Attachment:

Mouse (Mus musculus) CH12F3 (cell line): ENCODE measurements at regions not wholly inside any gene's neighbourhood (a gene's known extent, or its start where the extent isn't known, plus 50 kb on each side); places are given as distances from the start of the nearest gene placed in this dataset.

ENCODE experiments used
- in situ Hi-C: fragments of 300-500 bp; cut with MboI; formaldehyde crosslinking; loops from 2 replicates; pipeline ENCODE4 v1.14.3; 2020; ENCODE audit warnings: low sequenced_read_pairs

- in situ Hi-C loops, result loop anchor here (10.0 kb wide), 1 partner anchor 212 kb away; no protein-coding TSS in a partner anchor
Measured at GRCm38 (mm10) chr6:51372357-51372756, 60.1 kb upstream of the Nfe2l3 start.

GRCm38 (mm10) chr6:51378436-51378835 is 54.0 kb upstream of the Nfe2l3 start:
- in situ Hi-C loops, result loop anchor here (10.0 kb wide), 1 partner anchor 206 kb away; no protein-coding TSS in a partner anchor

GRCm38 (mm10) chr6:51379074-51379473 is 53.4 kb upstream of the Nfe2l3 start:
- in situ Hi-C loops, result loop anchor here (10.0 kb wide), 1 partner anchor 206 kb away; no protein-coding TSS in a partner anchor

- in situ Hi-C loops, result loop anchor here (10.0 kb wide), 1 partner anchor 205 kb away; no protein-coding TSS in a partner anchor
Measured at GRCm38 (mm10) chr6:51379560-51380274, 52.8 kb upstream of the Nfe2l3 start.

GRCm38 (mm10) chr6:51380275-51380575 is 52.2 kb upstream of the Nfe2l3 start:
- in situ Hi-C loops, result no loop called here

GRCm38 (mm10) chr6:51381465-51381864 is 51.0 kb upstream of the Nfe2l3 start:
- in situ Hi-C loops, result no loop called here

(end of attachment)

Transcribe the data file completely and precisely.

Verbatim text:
Mouse (Mus musculus) CH12F3 (cell line): ENCODE measurements at regions not wholly inside any gene's neighbourhood (a gene's known extent, or its start where the extent isn't known, plus 50 kb on each side); places are given as distances from the start of the nearest gene placed in this dataset.

ENCODE experiments used
- in situ Hi-C: fragments of 300-500 bp; cut with MboI; formaldehyde crosslinking; loops from 2 replicates; pipeline ENCODE4 v1.14.3; 2020; ENCODE audit warnings: low sequenced_read_pairs

- in situ Hi-C loops, result loop anchor here (10.0 kb wide), 1 partner anchor 212 kb away; no protein-coding TSS in a partner anchor
Measured at GRCm38 (mm10) chr6:51372357-51372756, 60.1 kb upstream of the Nfe2l3 start.

GRCm38 (mm10) chr6:51378436-51378835 is 54.0 kb upstream of the Nfe2l3 start:
- in situ Hi-C loops, result loop anchor here (10.0 kb wide), 1 partner anchor 206 kb away; no protein-coding TSS in a partner anchor

GRCm38 (mm10) chr6:51379074-51379473 is 53.4 kb upstream of the Nfe2l3 start:
- in situ Hi-C loops, result loop anchor here (10.0 kb wide), 1 partner anchor 206 kb away; no protein-coding TSS in a partner anchor

- in situ Hi-C loops, result loop anchor here (10.0 kb wide), 1 partner anchor 205 kb away; no protein-coding TSS in a partner anchor
Measured at GRCm38 (mm10) chr6:51379560-51380274, 52.8 kb upstream of the Nfe2l3 start.

GRCm38 (mm10) chr6:51380275-51380575 is 52.2 kb upstream of the Nfe2l3 start:
- in situ Hi-C loops, result no loop called here

GRCm38 (mm10) chr6:51381465-51381864 is 51.0 kb upstream of the Nfe2l3 start:
- in situ Hi-C loops, result no loop called here